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This project is an introduction to the new nootropic design Audio Hacker shield. The first sketch you should use with the Audio Hacker is the 12-bit Sampler. Install the Audio Hacker Arduino library in your Arduino sketchbook, then choose the menu item File->Examples->Audio Hacker->Sampler_12bit.

Connect an audio source to the input jack of the Audio Hacker. For example, an MP3 player or computer with the volume at a high level. Make sure the bypass switch is in the left position (no bypass) and that the preamp gain potentiometer is set to the lowest level (counterclockwise). Connect the Audio Hacker output jack to amplified computer speakers, an input to a stereo receiver, or use headphones (but turn the Audio Hacker volume down first!).


The audio input signal is sampled and reproduced on the output at 44.1 kHz. Everything you are hearing has been processed by the Arduino code. To compare it to the original signal, move the bypass switch to the right position. Now you are hearing the original signal (but after it has been summed to a mono signal). Can you hear a difference between the original and the audio sampled and reproduced by Arduino code?

With the bypass off (left position), press S1 to record the audio to memory (up to 8.6s) with a sample rate of 22 kHz. Press S2 to play it back.


Sampling and playing audio requires precise timing. The Arduino timer1 is used to run an interrupt service routine (ISR) at a very specific frequency. The sample rate determines how often the interrupt service routine (ISR) is invoked. In order to efficiently store 12-bit audio samples, two samples are “packed” into 3 bytes before they are written to memory. To make this process efficient, read and write memory operations alternate. That is, we only write to memory on “odd” numbered ISRs and read from memory on “even” numbered ISRs.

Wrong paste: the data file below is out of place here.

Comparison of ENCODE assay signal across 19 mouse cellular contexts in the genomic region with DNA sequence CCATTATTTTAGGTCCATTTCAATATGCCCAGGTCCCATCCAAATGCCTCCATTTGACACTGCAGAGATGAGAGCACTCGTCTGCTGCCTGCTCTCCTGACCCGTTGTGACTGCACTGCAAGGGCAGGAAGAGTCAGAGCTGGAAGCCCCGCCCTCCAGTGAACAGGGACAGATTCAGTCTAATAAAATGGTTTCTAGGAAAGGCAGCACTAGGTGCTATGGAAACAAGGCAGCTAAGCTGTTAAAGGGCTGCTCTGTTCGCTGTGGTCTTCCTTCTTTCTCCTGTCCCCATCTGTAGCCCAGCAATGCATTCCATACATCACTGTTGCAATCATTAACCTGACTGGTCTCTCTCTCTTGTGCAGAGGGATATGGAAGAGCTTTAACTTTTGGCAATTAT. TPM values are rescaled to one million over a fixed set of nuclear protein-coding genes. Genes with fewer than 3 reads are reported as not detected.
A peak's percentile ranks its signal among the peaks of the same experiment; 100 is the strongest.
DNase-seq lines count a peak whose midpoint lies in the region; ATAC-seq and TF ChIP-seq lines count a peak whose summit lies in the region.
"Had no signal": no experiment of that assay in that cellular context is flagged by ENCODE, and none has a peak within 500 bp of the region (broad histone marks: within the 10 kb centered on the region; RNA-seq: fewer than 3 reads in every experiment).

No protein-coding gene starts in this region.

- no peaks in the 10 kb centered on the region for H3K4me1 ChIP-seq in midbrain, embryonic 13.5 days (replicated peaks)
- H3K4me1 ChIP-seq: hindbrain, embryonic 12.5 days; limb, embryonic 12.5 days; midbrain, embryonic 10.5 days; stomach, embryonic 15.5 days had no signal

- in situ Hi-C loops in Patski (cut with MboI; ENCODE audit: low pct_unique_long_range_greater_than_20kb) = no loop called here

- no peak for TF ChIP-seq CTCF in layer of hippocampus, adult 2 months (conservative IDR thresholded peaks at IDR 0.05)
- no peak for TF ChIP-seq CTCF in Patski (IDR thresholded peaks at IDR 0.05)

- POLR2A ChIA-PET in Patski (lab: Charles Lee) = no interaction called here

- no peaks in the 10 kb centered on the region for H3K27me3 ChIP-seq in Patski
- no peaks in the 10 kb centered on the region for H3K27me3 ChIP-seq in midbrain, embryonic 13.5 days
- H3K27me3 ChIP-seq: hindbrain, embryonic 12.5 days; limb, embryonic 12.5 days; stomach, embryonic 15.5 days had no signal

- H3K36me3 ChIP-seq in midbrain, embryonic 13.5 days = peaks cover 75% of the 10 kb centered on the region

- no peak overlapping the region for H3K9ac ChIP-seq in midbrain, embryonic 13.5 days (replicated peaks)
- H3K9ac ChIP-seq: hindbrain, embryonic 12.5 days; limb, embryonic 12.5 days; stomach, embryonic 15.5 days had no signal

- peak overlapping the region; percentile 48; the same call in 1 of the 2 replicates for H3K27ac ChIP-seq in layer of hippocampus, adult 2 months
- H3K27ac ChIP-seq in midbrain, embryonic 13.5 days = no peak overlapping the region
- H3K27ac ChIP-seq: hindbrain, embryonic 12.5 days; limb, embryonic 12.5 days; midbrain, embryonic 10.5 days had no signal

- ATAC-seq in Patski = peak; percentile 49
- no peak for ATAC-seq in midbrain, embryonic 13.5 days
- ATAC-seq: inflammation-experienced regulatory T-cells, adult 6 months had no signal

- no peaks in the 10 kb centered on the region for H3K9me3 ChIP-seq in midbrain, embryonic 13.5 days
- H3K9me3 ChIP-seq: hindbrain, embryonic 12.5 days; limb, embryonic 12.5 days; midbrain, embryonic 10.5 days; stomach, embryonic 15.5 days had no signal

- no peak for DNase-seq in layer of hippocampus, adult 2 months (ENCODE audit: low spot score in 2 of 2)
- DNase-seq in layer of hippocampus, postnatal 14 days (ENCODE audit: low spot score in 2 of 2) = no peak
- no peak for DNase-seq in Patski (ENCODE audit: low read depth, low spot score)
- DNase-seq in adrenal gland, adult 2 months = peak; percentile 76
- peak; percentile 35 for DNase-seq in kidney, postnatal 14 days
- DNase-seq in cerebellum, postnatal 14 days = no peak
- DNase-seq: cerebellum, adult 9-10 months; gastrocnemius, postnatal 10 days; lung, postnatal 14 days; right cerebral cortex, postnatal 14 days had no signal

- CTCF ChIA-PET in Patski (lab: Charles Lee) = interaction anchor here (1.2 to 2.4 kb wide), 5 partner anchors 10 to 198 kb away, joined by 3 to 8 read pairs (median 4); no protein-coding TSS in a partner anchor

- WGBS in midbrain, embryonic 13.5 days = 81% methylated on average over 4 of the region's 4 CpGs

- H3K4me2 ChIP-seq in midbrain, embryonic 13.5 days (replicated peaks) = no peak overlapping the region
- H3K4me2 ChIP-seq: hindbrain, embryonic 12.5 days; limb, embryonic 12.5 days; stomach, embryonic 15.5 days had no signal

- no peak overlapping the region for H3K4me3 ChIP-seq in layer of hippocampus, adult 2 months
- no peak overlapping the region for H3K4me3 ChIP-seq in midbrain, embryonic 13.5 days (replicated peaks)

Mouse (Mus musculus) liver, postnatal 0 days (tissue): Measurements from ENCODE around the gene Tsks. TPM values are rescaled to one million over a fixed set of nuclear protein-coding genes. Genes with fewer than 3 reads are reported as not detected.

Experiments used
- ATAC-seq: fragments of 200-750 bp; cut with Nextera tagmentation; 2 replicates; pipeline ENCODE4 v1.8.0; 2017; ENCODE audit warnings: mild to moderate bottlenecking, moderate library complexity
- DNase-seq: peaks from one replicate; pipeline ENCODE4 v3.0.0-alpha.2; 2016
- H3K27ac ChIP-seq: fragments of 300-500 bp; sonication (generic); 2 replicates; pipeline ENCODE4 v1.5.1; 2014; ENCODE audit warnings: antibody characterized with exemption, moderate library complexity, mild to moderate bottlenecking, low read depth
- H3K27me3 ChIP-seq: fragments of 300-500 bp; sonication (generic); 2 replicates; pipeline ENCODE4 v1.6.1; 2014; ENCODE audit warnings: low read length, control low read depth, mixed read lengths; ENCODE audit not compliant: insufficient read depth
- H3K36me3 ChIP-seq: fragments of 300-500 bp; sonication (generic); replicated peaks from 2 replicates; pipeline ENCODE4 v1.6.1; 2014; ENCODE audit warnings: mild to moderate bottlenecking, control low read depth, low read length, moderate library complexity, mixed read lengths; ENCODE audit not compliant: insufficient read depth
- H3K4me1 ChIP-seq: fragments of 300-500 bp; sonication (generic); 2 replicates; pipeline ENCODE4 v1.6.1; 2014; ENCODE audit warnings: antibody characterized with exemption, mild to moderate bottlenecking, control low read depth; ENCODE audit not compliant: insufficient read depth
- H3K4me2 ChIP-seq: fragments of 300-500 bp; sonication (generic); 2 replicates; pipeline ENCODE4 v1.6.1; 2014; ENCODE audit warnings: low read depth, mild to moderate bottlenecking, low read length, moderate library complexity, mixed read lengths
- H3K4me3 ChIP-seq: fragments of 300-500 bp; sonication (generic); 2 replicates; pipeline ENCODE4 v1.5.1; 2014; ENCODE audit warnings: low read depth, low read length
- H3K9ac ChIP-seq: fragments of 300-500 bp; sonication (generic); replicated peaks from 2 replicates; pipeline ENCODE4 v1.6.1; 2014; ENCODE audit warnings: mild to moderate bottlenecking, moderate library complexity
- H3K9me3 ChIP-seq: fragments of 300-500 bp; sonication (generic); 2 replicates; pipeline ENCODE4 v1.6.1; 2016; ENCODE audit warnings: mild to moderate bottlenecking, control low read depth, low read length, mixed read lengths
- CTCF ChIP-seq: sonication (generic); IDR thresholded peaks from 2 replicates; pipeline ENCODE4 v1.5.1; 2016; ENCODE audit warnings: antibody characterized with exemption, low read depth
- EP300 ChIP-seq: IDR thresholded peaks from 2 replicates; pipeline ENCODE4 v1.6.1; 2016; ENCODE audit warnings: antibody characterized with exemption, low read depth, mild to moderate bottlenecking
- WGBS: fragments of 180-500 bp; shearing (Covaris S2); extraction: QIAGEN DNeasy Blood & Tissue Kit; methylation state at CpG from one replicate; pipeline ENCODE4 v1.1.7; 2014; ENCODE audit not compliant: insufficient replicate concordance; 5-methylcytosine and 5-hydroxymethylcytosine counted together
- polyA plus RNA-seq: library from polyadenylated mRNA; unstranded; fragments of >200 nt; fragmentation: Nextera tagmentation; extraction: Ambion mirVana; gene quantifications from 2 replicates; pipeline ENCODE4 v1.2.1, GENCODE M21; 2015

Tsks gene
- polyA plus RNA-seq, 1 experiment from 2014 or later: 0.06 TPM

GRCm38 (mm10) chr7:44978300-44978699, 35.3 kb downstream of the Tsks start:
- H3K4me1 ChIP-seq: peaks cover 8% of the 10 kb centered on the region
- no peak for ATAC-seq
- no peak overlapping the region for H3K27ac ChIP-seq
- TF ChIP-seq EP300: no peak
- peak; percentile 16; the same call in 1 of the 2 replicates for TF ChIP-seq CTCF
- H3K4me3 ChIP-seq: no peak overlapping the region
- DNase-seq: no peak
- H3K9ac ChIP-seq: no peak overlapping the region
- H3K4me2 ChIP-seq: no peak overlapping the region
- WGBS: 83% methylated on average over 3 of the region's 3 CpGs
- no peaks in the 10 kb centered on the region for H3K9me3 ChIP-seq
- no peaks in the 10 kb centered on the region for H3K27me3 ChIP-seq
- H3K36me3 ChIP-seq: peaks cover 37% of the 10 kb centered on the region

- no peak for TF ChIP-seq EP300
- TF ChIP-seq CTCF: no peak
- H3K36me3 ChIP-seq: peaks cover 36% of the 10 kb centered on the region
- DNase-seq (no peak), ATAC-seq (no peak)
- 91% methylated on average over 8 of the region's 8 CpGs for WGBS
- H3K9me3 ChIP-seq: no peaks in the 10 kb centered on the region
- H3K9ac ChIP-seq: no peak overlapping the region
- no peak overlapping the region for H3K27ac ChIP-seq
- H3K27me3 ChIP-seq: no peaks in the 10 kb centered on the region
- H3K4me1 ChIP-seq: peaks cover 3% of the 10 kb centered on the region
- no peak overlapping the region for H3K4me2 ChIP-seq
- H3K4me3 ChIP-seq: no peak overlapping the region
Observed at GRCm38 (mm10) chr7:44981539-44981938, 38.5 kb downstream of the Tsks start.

8-bit Sampler

The 8-bit sampler File->Examples->Audio Hacker->Sampler_8bit is simpler code and can record longer samples. If you want to understand the Audio Hacker library API, this sketch will help you. Since this approach is simpler, we don’t trade off read and write operations on alternating ISRs. You will likely hear a sound quality difference, though. If you listen to samples with headphones you may hear background noise (like a hiss) in the samples compared to the 12-bit version.

Sample rate adjustments

You can make your own adjustments to the recording sample rate by changing the value of the variable recordingSampleRate. For example, set the value to 18000 for a sample length of 10.4 seconds. The lower the rate, the longer the sample you can record, but quality starts to suffer. See this table for information on sample lengths.

Adjustable playback rate

You can use a potentiometer connected to A0 to adust the playback rate of the recorded sample.
To enable this feature, make a minor code change to set adjustablePlaybackSpeed = true;. Arduino will prompt you to save your changed sketch to another location. Now connect a potentiometer to A0. If you are unsure how to wire it, see analog input tutorial. Then you can play back a sample with a different speed. Set the pot to midway point when you record, then adjust. Fun, huh?